Stroke news roundup: July 2022
July was a month full of stroke news. The papers were full of stories about new research and procedures.
In this month's news roundup, we look at some of the stories about new and exciting stroke research.
But before we get to all the big medical news from July, we wanted to start with...
A huge thank you
We want to thank each and every person who has fundraised for us in July. Without you the Stroke Association wouldn't be able to help stroke survivors or fund research into treatment and prevention.
This month, we wanted to say a special thank you to a group of friends in Richmond, North Yorkshire.
A group of four friends have raised over £15,000 for Stroke Association and Macmillan. They embarked on a 1,700 mile journey around the coast of Scotland on motorbikes bought for less than £500!
They undertook this adventure in memory of a friend who passed away from bowel cancer in 2018. It was also done in honour of the same friend's brother who had a stroke in his 40s.
You can read more about the friends' trials and tribulations on Richmondshire Today.
Survivor stories: UK first facial reanimation surgery
Although the surgery happened a couple years ago, this news story hit the headlines in July.
Sammy Taylor was 25 years old when she had her stroke. It came after surgery to remove a brain tumour and left her with paralysis on the right side of her face.
Her recovery over the next couple of years saw her make huge improvements. She was able to start writing again and worked hard on her recovery. But her facial paralysis remained.
In 2020 she had undergone the UK's first facial reanimation surgery. This surgery can involve grafting nerves and muscles from other parts of the body into the face. The goal of the so-called "smile surgery" is to create movement and symmetry in the face. It has only been carried out three times worldwide!
You can read more about Sammy's story on the Daily Mail.
Thrombectomy: a new Stroke Association study and campaign
A "miracle treatment" for stroke is not reaching everyone who could benefit from it according to a new study by the Stroke Association.
Over the next seven years over 47,000 people will miss out on a thrombectomy if nothing changes with the NHS and government. Currently the NHS is only performing the procedure on approximately 28% of eligible people.
You can read more about the results of the study in this article from The Guardian.
If you'd like to read more about the Stroke Association campaign and sign our open letter, you can find out more here.
One woman's experience of thrombectomy
Linda Beale had a stroke in 2018 while training for Race for Life. She was taken to her local hospital and then transferred to Southmead Hospital in Bristol for a thrombectomy.
In an article on the Wells Nub News, Linda describes her experience:
He [the doctor] asked me to remain perfectly still which I did. I guess it was easier because I was paralysed down my left side arm and leg!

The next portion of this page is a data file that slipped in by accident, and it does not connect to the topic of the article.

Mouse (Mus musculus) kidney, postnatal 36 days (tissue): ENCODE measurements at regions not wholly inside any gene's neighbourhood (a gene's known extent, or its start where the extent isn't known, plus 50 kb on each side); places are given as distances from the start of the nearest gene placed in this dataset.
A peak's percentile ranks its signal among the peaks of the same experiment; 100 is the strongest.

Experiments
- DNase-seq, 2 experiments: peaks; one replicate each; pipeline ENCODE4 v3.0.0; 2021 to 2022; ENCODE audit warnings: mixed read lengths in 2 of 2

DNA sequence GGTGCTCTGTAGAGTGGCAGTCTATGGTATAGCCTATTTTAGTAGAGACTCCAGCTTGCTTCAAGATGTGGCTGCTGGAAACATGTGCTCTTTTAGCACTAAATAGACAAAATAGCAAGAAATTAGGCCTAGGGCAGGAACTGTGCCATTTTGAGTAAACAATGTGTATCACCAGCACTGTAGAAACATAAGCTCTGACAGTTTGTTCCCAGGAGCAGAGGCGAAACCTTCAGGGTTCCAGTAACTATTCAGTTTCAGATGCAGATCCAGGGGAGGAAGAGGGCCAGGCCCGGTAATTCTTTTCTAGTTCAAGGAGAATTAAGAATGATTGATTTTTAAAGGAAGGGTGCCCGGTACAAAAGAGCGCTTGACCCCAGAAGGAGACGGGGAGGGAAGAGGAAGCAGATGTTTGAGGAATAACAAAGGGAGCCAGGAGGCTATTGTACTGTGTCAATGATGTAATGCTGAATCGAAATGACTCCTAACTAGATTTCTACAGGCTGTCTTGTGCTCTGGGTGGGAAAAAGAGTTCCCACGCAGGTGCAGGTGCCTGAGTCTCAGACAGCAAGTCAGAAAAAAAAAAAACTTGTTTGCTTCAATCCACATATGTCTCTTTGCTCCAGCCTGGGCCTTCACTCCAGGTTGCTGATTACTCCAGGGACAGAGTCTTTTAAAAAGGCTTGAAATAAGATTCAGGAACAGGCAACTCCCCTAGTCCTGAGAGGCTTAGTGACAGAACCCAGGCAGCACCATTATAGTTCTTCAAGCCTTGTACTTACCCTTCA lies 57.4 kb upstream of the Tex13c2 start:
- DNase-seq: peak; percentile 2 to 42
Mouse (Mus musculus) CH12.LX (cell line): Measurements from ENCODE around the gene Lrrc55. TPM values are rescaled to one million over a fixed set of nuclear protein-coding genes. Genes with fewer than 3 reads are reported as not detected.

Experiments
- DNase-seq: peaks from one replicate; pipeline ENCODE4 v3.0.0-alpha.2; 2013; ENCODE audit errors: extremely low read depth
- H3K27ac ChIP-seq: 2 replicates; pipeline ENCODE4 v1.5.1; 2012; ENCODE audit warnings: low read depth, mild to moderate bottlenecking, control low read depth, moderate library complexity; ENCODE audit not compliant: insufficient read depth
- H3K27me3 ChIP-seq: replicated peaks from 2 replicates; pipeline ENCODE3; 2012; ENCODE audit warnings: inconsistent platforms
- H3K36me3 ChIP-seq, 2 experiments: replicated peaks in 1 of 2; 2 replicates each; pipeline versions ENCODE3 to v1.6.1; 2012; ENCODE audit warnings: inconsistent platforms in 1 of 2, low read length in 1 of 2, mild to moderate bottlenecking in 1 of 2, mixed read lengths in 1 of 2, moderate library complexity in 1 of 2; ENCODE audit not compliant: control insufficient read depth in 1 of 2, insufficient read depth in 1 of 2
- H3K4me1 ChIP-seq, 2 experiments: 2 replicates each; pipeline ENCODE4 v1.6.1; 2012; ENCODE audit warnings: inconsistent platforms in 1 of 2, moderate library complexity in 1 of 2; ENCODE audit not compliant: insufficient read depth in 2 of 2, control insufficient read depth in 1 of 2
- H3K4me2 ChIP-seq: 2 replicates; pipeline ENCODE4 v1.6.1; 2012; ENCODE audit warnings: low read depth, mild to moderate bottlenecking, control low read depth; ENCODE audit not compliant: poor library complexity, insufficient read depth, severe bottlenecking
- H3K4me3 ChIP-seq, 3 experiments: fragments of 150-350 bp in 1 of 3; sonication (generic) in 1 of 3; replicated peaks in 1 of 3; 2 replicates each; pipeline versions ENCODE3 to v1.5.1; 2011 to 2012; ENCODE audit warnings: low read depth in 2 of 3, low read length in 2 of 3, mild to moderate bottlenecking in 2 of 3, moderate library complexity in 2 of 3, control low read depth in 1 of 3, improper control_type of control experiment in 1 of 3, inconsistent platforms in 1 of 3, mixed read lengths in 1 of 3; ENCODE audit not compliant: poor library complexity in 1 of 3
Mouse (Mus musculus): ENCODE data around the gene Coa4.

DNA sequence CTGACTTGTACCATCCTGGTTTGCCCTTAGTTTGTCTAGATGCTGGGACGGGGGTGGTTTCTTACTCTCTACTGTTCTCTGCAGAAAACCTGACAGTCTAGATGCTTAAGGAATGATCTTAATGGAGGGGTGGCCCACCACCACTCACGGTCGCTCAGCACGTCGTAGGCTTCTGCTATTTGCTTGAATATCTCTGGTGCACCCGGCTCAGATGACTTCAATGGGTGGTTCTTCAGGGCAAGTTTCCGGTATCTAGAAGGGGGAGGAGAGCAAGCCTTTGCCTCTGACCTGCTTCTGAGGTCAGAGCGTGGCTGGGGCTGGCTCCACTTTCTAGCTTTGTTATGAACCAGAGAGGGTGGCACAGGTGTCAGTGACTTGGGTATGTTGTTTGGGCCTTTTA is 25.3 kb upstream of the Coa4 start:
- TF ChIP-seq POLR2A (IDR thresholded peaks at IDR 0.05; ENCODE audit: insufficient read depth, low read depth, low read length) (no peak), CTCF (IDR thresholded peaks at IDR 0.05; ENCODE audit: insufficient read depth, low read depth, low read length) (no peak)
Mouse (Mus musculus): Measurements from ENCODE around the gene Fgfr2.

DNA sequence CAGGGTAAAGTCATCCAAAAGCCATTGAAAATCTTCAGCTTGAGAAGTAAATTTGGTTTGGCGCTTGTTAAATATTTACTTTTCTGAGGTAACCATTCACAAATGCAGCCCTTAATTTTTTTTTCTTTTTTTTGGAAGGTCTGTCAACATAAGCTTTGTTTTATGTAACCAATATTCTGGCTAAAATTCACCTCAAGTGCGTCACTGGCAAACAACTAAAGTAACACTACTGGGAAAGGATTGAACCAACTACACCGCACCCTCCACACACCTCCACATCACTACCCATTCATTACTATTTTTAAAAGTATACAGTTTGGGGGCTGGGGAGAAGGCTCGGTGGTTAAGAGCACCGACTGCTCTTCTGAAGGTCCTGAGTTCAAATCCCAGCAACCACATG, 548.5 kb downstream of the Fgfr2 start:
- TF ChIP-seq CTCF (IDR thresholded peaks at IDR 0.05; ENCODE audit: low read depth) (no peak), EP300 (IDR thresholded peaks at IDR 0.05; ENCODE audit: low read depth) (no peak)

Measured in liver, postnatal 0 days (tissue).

The procedure did not hurt at all apart from a crackling feeling in my head. In what seemed no time at all the doctor said it was all done. He asked me if I could raise my arm. Although my arm felt slightly heavy I raised it and the medical team cheered.
Then the doctor asked me if I could raise my left leg. Again it felt a little heavy but I raised it and I was so relieved to get movement back in my limbs. I was saying thank you thank you and the medical team was cheering.Linda Beale, stroke survivor
Just four months after her thrombectomy, Linda completed the Race for Life in Bath.
New research: links to stroke
There were several new research papers making headlines in July. We've selected a handful of them to share here.
A link between depression and stroke
Scientists in Germany have found that 29% people in their study showed signs of depression in the years leading up to their stroke. The proportion increased to 34% at the time of the stroke. This was compared with 24% of people who showed signs of depression and did not go on to have a stroke.
The researchers suggest that depression could be an early warning sign. They are calling for further investigations into the link between stroke and depression. You can find out more in this article on the Independent.
The link between macular degeneration and stroke
Researches have demonstrated a link between some forms of age-related macular degeneration (AMD) and a higher risk of cardiovascular disease and stroke. The people in the study with this particular form of AMD were 66% more likely to have had cardiovascular disease or stroke.
The form of AMD in question is known as "subretinal drusenoid deposits" or SDD.
Read more about this study on Science Daily.
Poor sleep: naps and your health
People who nap more frequently may be at risk for high blood pressure and an increase risk of stroke. That's not because napping is bad for you. It's because frequent napping can be a sign of poor sleep quality.
Researchers asked 358,000 people in the UK about their napping habits. People who napped most days were found to have a 12% higher chance of having high blood pressure. This was compared to people who never napped.
Those same people were found to be 24% more likely to have a stroke.
You can read more about this research over on Science Daily.